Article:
History of Sicily
2 The First Peoples: 2.6 The Phoenicians

Long before the Greeks massively colonized Sicily, the Phoenicians were able to inhabit it, limiting themselves, at least in the initial stages, to a form of pre-colonization. Only later, towards the eighth century. BC, they passed to a type of stable settlement, founding some cities.


The Phoenicians, a Semitic population, settled in the region of the same name on the Mediterranean coast in ancient times. Their territory can be made to correspond to a long and narrow strip that starting from the north of Lebanon ends up in Israel, limited by the Mediterranean to the west and the Orontes and Jordan rivers to the east. They probably came from the Arabian desert or the islands of the Persian Gulf. [1].

The Phoenician region was by its nature uneven, thus not facilitating internal communications and instead favoring the establishment of many city-states with a certain political independence (Tripoli, Byblos, Tire Sidon), but this also favored a series of invasions of peoples foreigners, Assyrians (574th century BC,) Babylonians (538 BC), Persians (XNUMX) and Macedonians.

The Phoenicians were experts in navigation and trade, they were also dedicated to piracy, and they expanded in the West by founding colonies in Africa, southern Italy, Sardinia and southern Spain, some of the cities they founded later had a separate history (just think of Carthage and the Punic Wars). One of the key points for the Phoenicians' trade was precisely that of the fabrics of which they were experts in coloring, obtained thanks to a process of maceration of molluscs, this characteristic of theirs had such a considerable weight as to cause the purple red of the clothes from them colored to identify the entire people. In fact in Greek they were indicated with the name of Phoinikes and in Greek Phonix [2] means "purple red", from it derives the Latin points and finally punicus which later indicated the Phoenicians of the West and especially the Carthaginians. The Phoenicians were the inventors of the alphabet, they introduced 22 signs, each of which represented a certain sound, however it did not yet include the signs of the vowels that were later added by the Greeks (36.51).

If in the West, the region from which the Phoenicians came was known as Phenicia, in the East and in particular by the Phoenicians themselves, the region was called Canaan and the inhabitants of Canaan. And in fact Canaan appears in the Syrian texts of ancient Ebla as early as the third millennium BC, in the second millennium BC it appears in the Egyptian and Mesopotamian texts and in the Bible to indicate the pre-Israelite regions and populations. Sabatino Moscati [3] (24.194) points out that the same connection that exists in Greek between phoinikes and phoinix also exists between the name Canaan and the Akkadian common name kinakhu which means purple red.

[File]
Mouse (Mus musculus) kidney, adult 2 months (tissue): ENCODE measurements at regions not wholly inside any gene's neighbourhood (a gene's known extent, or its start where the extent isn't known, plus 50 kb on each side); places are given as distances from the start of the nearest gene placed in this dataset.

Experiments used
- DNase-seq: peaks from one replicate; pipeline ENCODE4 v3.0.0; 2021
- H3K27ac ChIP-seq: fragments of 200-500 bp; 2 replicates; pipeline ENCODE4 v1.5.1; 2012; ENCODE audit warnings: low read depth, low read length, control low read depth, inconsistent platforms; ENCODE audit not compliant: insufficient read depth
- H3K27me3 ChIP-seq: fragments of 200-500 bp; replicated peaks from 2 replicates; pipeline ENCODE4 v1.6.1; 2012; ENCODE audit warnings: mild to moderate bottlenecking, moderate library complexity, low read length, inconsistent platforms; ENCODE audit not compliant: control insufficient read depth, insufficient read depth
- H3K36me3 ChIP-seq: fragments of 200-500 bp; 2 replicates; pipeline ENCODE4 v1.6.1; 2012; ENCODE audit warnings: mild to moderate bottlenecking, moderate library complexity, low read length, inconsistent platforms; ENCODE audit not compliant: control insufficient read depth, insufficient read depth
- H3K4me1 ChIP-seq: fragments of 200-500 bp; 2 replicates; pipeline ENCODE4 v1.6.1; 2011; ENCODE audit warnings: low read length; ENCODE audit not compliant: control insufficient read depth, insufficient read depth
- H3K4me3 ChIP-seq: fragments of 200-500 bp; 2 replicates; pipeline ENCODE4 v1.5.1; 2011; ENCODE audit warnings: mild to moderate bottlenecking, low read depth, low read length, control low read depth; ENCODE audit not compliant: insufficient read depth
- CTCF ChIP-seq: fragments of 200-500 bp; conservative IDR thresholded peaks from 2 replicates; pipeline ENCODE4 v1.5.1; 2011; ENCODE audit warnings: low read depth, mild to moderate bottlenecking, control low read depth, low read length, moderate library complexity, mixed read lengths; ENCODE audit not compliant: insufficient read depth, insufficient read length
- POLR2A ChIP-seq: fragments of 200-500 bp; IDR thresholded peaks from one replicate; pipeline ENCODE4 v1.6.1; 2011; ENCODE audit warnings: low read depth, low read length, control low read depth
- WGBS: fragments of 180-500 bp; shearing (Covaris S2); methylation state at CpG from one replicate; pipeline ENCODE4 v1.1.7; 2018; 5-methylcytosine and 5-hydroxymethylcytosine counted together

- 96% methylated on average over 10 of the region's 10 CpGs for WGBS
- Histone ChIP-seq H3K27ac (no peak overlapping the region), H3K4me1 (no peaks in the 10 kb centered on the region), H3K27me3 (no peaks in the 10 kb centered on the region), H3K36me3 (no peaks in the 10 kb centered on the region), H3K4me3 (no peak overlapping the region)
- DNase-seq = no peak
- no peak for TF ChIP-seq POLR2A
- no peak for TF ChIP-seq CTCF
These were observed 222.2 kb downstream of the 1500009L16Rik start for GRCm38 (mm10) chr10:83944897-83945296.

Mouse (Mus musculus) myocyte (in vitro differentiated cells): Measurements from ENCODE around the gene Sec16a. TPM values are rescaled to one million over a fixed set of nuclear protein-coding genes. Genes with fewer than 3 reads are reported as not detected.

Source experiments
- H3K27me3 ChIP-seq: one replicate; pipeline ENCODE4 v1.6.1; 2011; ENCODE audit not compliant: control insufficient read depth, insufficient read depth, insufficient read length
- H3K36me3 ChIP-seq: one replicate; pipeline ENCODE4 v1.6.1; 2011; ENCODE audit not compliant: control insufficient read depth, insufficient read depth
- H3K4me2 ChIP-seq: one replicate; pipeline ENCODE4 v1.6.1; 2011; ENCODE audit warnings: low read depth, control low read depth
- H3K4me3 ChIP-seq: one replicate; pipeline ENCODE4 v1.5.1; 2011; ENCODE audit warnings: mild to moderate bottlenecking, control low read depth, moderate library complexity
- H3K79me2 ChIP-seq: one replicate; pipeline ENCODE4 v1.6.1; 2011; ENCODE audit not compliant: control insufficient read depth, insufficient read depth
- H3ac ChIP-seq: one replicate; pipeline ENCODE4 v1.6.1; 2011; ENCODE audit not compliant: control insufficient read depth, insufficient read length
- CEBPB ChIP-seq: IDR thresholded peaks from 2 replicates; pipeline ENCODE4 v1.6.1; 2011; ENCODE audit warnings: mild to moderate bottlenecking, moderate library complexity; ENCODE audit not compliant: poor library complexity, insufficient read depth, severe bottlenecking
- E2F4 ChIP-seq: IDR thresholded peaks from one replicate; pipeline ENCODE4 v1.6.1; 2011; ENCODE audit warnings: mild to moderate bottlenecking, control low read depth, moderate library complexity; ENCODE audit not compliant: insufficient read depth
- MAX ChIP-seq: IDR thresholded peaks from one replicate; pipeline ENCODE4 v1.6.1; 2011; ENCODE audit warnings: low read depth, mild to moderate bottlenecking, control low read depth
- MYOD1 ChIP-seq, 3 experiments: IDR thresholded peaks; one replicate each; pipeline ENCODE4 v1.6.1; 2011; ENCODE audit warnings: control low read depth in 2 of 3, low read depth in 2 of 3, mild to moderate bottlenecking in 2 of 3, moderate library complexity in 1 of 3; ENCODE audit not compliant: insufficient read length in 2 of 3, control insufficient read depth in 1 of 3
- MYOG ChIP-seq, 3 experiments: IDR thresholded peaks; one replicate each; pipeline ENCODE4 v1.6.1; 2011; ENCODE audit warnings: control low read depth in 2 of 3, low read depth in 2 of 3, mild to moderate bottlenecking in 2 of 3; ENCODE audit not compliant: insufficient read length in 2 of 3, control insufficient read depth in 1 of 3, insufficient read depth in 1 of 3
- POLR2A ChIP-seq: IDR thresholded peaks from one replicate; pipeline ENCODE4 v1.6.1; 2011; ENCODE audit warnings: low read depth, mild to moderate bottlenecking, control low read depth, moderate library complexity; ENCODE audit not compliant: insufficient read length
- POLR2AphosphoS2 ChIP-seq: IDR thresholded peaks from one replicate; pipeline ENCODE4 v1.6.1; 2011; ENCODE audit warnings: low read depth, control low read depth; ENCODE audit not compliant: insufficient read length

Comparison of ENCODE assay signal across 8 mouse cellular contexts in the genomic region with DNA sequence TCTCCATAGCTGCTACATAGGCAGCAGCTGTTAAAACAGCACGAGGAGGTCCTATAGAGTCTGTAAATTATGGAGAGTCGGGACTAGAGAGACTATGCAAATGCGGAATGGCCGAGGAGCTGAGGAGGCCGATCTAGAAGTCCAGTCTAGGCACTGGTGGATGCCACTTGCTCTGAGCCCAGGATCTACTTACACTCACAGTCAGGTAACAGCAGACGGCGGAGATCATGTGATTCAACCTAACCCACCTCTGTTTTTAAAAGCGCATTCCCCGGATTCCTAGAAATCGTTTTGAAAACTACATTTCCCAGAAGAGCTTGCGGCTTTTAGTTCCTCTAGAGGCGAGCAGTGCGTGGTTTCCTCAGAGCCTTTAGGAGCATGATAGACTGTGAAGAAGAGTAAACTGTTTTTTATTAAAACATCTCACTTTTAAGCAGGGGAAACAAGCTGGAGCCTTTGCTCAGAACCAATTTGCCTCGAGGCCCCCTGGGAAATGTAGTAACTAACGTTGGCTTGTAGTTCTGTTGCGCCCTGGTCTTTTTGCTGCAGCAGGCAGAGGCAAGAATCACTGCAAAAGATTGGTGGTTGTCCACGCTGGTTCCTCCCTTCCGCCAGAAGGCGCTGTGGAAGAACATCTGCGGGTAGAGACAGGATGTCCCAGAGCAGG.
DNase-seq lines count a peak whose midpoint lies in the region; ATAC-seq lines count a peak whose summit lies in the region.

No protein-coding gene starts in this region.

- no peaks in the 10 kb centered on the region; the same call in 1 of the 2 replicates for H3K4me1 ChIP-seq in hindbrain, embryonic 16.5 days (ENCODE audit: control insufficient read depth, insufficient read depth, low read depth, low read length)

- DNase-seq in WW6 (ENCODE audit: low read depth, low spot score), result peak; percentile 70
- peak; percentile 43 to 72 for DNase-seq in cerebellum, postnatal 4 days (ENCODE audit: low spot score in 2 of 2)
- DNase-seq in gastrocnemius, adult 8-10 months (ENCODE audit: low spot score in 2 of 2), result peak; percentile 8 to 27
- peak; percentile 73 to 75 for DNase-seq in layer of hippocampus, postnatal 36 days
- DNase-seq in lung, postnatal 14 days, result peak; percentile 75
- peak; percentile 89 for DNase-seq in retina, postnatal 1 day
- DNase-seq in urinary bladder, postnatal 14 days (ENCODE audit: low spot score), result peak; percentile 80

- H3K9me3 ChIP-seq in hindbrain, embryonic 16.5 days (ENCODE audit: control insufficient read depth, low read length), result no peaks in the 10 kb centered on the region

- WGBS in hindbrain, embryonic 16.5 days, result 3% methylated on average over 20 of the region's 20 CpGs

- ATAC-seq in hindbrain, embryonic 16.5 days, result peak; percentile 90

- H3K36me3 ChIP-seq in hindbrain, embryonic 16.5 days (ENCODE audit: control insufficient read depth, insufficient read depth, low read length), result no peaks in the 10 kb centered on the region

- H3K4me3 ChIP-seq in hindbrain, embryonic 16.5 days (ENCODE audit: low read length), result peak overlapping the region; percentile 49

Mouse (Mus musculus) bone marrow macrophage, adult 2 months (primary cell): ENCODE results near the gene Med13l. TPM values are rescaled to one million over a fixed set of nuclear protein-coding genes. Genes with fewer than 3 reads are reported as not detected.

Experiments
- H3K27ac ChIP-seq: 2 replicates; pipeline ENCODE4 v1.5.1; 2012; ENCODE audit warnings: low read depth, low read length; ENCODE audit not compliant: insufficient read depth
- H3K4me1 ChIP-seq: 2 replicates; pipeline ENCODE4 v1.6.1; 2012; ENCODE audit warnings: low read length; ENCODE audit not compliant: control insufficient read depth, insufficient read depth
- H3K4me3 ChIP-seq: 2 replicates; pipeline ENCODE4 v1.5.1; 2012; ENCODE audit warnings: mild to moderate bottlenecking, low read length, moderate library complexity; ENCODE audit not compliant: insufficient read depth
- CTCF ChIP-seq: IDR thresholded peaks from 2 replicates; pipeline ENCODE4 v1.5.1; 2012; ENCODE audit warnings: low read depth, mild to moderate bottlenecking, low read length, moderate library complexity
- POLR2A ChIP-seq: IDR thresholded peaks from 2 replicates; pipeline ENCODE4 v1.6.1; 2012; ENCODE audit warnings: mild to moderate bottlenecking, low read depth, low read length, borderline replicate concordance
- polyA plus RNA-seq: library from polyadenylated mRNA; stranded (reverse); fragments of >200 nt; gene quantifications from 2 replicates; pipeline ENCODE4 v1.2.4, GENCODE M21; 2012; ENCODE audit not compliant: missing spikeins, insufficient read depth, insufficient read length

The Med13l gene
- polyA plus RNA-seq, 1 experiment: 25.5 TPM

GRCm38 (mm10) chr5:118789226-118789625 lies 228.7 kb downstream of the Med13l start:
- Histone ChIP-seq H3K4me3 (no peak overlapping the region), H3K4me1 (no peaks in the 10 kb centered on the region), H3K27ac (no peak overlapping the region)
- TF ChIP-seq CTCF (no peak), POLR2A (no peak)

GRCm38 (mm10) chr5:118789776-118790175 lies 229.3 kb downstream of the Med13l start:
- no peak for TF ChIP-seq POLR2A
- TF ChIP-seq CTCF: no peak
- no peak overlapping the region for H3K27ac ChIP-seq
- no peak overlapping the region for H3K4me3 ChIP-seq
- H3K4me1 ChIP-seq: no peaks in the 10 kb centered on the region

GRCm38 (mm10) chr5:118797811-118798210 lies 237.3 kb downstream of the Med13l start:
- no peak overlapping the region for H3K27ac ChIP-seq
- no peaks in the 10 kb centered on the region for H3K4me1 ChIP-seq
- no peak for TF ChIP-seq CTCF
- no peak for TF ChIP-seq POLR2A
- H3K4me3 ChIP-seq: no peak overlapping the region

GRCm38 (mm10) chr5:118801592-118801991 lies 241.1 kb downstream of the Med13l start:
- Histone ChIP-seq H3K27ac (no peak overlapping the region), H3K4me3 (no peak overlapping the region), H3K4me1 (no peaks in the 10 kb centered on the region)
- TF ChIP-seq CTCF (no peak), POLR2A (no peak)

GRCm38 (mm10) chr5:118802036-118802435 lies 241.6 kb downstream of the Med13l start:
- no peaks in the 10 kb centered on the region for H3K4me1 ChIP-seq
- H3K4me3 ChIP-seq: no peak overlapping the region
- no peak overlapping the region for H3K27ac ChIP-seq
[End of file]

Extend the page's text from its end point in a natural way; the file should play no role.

The Phoenicians had to come to Sicily starting from the XII century BC, in fact it is recognized that in the Mediterranean there was a Mycenaean expansion that reaches up to the XII century BC (24.201) and a Greek expansion that starts from the VIII century BC and it is unlikely to think that the Phoenician expansion is right in the middle of the two phases. That the Phoenician presence is to be placed before the Greek one can be deduced from the words of the historian Thucydides [4]  which recalls that the Phoenicians lived along the entire perimeter of the island after having occupied the promontories and adjacent islets to favor trade with the Sicilians, but that upon the arrival of the Greeks in mass they abandoned most of their territory and retreated to the northern sector -western in the cities of Motya, Soluntus and Panormo among their allies Elimi.

The archaeological finds that have taken place up to now, suggest a Phoenician presence of significant importance only starting from the second half of the VIII century BC and this coinciding with the arrival of the Greeks. It was probably the arrival of the Greeks that pushed the Phoenicians to retreat to narrower borders and to create stable centers of occupation. Traces of Phoenician presence dating back to the XNUMXth century BC could be seen, as noted by L. Bernabò Brea [5], in the adoption by indigenous cultures, of elements of Phoenician origin. The discovery, however, took place in 1956 off the coast of Sciacca of a bronze statuette that reproduces the Phoenician god  Reshef [6] (Melkart) is dated between the fourteenth and thirteenth centuries BC, suggests that the Phoenician navy frequented the surroundings of Selinunte in the period that could be precisely the XII XI century BC which coincides with that of the collapse of the Mycenaean empire. 

Among the cities of Phoenician origin we have Mozia, Palermo e Solunto 


Tofet of Motya

It would however be necessary to distinguish in Sicily between Phoenician expansion, referring to the Phoenicians of the East and Punic expansion, referring to the Phoenicians of the West, in fact very soon the history of what was a Phoenician colony, Carthage, differs from that of the motherland, expanding to turn and founding other subcolonies, including Ibiza in 654 BC (23.113). Probably the ties that held Carthage close to the motherland were gradually dissolving with the growth of Carthage's military power. Towards the middle of the XNUMXth century BC, the African city extended its dominion over the Phoenician cities of Sicily.     

Solunto (Monte Catalfano - PA)

[1] Zanichelli Historical Encyclopedia.

[2] Sabatino Moscati: The Mediterranean Civilization p. 193

[3]Sabatino Moscati: The Mediterranean Civilization p. 194

[4] Thucydides VI.2

[5]  Sabatino Moscati: The Mediterranean Civilization. p. 160

[6] Sabatino Moscati: The Mediterranean Civilization. p. 262



History of Sicily by Ignazio Caloggero

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